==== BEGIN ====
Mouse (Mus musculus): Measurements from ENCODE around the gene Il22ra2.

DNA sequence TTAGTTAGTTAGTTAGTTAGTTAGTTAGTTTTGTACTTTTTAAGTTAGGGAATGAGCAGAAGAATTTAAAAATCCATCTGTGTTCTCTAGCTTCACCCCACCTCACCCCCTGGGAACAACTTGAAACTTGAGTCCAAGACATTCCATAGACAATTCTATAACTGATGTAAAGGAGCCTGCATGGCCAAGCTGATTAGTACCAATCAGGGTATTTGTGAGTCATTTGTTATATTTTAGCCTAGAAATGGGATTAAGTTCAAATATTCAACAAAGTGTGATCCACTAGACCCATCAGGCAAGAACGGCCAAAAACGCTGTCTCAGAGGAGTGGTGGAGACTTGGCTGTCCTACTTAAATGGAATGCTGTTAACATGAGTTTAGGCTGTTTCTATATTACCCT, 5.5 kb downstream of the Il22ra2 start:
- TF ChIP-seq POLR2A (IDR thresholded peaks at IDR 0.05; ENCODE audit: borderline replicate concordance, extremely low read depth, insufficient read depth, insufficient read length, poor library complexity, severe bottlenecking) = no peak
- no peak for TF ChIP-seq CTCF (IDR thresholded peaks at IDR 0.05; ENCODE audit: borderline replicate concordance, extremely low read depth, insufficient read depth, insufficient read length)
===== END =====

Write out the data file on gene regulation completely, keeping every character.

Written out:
Mouse (Mus musculus): Measurements from ENCODE around the gene Il22ra2.

DNA sequence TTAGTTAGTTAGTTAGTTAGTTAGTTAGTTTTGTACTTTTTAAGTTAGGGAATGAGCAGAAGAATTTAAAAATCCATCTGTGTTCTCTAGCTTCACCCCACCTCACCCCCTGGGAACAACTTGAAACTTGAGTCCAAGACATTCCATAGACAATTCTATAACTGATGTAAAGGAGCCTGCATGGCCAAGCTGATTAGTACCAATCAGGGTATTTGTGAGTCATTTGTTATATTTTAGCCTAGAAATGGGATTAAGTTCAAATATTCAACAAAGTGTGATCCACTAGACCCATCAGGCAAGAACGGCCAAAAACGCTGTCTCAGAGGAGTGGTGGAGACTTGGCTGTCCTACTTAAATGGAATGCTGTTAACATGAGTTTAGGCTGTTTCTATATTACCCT, 5.5 kb downstream of the Il22ra2 start:
- TF ChIP-seq POLR2A (IDR thresholded peaks at IDR 0.05; ENCODE audit: borderline replicate concordance, extremely low read depth, insufficient read depth, insufficient read length, poor library complexity, severe bottlenecking) = no peak
- no peak for TF ChIP-seq CTCF (IDR thresholded peaks at IDR 0.05; ENCODE audit: borderline replicate concordance, extremely low read depth, insufficient read depth, insufficient read length)